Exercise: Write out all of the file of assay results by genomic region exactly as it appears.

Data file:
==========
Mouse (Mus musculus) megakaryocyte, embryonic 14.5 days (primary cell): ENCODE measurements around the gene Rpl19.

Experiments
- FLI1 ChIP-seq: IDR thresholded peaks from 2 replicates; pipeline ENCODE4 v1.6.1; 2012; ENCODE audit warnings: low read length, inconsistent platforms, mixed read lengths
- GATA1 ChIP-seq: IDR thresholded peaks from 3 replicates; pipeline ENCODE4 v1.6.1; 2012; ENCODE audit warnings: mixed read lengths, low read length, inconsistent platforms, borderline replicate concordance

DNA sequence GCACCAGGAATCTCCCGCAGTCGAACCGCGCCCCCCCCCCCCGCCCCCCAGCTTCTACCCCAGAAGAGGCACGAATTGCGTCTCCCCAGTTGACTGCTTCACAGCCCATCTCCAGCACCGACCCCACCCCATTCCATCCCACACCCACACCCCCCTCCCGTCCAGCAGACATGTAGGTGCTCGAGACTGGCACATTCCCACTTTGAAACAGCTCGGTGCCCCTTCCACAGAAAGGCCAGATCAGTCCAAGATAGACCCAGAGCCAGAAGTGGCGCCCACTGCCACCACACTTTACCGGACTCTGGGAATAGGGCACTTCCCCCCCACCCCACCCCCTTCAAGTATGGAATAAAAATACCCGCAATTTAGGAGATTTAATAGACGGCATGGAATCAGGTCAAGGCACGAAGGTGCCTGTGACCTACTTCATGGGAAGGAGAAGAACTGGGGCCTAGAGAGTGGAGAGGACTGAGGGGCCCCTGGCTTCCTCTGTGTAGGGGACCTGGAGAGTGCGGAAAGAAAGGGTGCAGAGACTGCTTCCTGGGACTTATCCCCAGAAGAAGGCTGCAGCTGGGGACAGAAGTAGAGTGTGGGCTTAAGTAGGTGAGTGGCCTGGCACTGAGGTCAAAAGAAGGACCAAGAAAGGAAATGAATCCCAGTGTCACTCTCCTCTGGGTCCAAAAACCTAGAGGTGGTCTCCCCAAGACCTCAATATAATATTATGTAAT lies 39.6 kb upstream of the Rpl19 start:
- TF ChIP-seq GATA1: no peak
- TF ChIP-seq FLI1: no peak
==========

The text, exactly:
Mouse (Mus musculus) megakaryocyte, embryonic 14.5 days (primary cell): ENCODE measurements around the gene Rpl19.

Experiments
- FLI1 ChIP-seq: IDR thresholded peaks from 2 replicates; pipeline ENCODE4 v1.6.1; 2012; ENCODE audit warnings: low read length, inconsistent platforms, mixed read lengths
- GATA1 ChIP-seq: IDR thresholded peaks from 3 replicates; pipeline ENCODE4 v1.6.1; 2012; ENCODE audit warnings: mixed read lengths, low read length, inconsistent platforms, borderline replicate concordance

DNA sequence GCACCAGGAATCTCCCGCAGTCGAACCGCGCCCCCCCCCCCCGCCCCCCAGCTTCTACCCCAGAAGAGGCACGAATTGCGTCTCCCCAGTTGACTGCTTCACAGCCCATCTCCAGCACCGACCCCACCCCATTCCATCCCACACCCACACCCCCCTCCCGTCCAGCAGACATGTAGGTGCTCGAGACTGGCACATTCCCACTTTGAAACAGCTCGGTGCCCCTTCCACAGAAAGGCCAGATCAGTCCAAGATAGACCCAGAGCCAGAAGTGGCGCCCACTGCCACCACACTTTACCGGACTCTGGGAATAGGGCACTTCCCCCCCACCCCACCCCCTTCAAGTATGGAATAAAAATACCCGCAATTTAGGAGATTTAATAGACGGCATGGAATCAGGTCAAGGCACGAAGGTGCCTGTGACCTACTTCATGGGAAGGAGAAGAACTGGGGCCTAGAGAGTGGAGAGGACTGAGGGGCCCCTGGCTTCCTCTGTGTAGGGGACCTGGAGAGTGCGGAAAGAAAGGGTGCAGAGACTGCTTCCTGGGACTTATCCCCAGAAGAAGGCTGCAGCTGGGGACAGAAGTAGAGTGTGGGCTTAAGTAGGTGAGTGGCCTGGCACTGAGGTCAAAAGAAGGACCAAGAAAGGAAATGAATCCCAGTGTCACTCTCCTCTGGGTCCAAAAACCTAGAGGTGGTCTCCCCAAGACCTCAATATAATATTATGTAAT lies 39.6 kb upstream of the Rpl19 start:
- TF ChIP-seq GATA1: no peak
- TF ChIP-seq FLI1: no peak